I haven’t linked much to Rorate since they declared war on me, but this post exquisitely expresses something that I have tried to convey for years.
It deserves wider attention:
You are wandering through a city filled with historical landmarks. You enter a beautiful church that you had never seen before. As you admire the interior, the priest sees you kneeling, and comes to invite you to a little gathering they are having in an adjoining hall.
“But Father,” you say, “I’m just someone passing by, I don’t want to bother you.” “No,” he says, “you must come! Must I force you?”
The gathering is quite nice, sandwiches and beignets done by women of the community, in honor of a group of people who help in the church. Father makes sure you eat something. He also gives you a booklet on the building. “It’s a gift, take it.”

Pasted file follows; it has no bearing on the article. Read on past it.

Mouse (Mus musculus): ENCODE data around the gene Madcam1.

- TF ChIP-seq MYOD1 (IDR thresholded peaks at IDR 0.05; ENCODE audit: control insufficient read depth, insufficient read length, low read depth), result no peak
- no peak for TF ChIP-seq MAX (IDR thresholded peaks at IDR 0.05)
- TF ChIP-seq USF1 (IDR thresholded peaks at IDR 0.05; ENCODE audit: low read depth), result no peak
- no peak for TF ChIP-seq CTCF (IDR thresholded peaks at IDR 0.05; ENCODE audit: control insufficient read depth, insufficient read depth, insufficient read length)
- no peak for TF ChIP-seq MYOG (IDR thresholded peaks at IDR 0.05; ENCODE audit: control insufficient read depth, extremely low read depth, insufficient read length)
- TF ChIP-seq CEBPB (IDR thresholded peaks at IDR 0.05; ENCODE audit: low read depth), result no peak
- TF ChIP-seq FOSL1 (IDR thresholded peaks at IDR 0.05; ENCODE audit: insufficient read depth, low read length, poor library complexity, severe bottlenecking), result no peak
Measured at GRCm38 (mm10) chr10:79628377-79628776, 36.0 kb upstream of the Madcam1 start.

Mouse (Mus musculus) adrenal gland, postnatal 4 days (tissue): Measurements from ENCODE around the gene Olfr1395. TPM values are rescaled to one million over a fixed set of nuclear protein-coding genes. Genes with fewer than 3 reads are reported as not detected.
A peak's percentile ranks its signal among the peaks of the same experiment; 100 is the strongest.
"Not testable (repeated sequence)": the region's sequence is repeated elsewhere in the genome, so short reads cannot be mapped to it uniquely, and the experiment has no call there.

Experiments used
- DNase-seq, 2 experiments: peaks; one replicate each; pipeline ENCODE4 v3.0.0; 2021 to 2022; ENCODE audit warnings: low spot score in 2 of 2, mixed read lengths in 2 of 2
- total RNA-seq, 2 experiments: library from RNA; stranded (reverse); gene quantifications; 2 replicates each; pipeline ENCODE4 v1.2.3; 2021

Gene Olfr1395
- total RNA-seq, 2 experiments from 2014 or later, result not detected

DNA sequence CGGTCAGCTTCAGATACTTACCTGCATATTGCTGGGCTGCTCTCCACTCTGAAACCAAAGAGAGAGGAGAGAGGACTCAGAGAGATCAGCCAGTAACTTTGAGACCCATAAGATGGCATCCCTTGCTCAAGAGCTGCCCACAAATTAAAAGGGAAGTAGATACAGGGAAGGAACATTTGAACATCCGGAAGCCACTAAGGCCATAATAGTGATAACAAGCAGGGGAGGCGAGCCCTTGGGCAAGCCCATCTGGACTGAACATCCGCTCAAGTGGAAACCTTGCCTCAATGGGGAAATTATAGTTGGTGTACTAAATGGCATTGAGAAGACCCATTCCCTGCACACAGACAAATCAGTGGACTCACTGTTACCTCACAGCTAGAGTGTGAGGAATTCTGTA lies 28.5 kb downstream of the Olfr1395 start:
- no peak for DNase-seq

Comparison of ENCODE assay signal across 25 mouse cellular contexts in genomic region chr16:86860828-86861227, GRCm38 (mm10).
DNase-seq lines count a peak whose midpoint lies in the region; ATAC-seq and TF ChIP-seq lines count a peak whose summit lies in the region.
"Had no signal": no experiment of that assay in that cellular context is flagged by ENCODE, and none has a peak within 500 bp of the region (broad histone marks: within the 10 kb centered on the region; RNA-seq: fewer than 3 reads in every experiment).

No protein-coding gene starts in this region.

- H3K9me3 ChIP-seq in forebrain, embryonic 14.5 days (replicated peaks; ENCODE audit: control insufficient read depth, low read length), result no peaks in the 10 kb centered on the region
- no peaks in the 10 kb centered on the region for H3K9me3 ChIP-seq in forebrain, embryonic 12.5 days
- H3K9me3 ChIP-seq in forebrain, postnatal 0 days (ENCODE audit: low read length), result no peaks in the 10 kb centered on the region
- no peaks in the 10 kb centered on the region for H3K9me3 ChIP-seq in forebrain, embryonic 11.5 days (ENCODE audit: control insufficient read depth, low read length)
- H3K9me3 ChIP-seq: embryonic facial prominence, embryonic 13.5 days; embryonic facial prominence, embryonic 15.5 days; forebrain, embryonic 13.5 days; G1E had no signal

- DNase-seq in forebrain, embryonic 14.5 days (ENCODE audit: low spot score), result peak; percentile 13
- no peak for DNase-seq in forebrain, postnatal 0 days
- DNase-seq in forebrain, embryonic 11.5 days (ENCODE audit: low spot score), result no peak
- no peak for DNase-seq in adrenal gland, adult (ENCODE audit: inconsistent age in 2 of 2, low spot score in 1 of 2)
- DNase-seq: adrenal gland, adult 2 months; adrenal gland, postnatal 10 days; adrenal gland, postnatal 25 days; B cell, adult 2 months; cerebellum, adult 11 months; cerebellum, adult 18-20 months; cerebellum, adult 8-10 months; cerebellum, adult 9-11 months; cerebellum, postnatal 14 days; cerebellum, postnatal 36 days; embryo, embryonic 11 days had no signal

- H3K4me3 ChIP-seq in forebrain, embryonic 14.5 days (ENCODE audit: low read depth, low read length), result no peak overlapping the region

You tell him, “Father, I’d never received this kind of welcome in a church before.” “Good,” he says, “now we have a new friend.”
This old Franciscan friar had just celebrated a Paul VI mass, just before you entered the church. “Why,” you think to yourself, “have I never seen anything even resembling this level of welcoming of a complete and utter stranger in a traditional community, even after visiting so many around the world? Why does it seem, at least in my experience, that we can’t make the effort to be kinder, gentler, and more welcoming?” Now, one may be well aware that this kind of experience is very rare in Paul VI settings as well, but that is not the point. The point is that those who try to excel in the liturgical worship of God and in the dispensation of traditional doctrine must also try to excel in the charitable welcoming of all.
Thank you, Mother Help of Christians, for this wonderful experience. Please, Mother Most Holy, teach kindness, gentleness, and true mercy to your children in this vale of tears. Each one can begin this small yet significant job in our own communities, with the help of the Lord and the Gentle Lady.
Do I hear an “Amen!”?